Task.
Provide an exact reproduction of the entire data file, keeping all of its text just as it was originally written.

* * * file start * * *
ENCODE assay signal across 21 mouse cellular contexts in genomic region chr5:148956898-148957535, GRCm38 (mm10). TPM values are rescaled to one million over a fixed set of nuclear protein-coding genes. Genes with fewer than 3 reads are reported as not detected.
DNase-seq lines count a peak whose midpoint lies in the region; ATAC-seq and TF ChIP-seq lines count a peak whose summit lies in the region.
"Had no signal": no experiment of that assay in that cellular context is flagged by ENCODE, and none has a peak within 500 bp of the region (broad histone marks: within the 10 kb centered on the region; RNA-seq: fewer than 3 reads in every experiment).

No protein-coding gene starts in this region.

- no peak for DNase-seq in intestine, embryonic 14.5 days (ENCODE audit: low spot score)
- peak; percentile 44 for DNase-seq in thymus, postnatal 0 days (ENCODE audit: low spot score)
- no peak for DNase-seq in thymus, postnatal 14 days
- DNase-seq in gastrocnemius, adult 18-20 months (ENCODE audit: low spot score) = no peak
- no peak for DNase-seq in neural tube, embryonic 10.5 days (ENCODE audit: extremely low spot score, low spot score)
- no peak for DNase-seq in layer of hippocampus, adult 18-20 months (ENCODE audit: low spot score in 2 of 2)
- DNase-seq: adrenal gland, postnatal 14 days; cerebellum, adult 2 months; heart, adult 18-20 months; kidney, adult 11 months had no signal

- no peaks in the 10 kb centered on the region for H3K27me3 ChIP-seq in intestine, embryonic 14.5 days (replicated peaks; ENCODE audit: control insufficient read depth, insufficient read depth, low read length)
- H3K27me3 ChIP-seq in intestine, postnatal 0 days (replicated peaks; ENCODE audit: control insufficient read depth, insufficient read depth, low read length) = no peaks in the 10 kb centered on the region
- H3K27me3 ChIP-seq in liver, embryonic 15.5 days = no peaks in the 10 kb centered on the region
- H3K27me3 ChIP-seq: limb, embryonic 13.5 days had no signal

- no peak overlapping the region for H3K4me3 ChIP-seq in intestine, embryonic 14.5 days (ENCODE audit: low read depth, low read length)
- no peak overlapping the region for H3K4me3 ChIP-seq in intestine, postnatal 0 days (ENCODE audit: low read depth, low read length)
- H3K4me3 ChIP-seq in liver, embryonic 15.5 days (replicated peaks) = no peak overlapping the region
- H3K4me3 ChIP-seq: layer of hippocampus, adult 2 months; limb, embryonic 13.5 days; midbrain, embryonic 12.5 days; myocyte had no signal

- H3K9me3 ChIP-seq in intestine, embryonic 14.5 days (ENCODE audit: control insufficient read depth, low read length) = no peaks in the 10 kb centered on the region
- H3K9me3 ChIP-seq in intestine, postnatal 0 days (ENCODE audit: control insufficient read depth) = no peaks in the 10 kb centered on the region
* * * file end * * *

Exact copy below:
ENCODE assay signal across 21 mouse cellular contexts in genomic region chr5:148956898-148957535, GRCm38 (mm10). TPM values are rescaled to one million over a fixed set of nuclear protein-coding genes. Genes with fewer than 3 reads are reported as not detected.
DNase-seq lines count a peak whose midpoint lies in the region; ATAC-seq and TF ChIP-seq lines count a peak whose summit lies in the region.
"Had no signal": no experiment of that assay in that cellular context is flagged by ENCODE, and none has a peak within 500 bp of the region (broad histone marks: within the 10 kb centered on the region; RNA-seq: fewer than 3 reads in every experiment).

No protein-coding gene starts in this region.

- no peak for DNase-seq in intestine, embryonic 14.5 days (ENCODE audit: low spot score)
- peak; percentile 44 for DNase-seq in thymus, postnatal 0 days (ENCODE audit: low spot score)
- no peak for DNase-seq in thymus, postnatal 14 days
- DNase-seq in gastrocnemius, adult 18-20 months (ENCODE audit: low spot score) = no peak
- no peak for DNase-seq in neural tube, embryonic 10.5 days (ENCODE audit: extremely low spot score, low spot score)
- no peak for DNase-seq in layer of hippocampus, adult 18-20 months (ENCODE audit: low spot score in 2 of 2)
- DNase-seq: adrenal gland, postnatal 14 days; cerebellum, adult 2 months; heart, adult 18-20 months; kidney, adult 11 months had no signal

- no peaks in the 10 kb centered on the region for H3K27me3 ChIP-seq in intestine, embryonic 14.5 days (replicated peaks; ENCODE audit: control insufficient read depth, insufficient read depth, low read length)
- H3K27me3 ChIP-seq in intestine, postnatal 0 days (replicated peaks; ENCODE audit: control insufficient read depth, insufficient read depth, low read length) = no peaks in the 10 kb centered on the region
- H3K27me3 ChIP-seq in liver, embryonic 15.5 days = no peaks in the 10 kb centered on the region
- H3K27me3 ChIP-seq: limb, embryonic 13.5 days had no signal

- no peak overlapping the region for H3K4me3 ChIP-seq in intestine, embryonic 14.5 days (ENCODE audit: low read depth, low read length)
- no peak overlapping the region for H3K4me3 ChIP-seq in intestine, postnatal 0 days (ENCODE audit: low read depth, low read length)
- H3K4me3 ChIP-seq in liver, embryonic 15.5 days (replicated peaks) = no peak overlapping the region
- H3K4me3 ChIP-seq: layer of hippocampus, adult 2 months; limb, embryonic 13.5 days; midbrain, embryonic 12.5 days; myocyte had no signal

- H3K9me3 ChIP-seq in intestine, embryonic 14.5 days (ENCODE audit: control insufficient read depth, low read length) = no peaks in the 10 kb centered on the region
- H3K9me3 ChIP-seq in intestine, postnatal 0 days (ENCODE audit: control insufficient read depth) = no peaks in the 10 kb centered on the region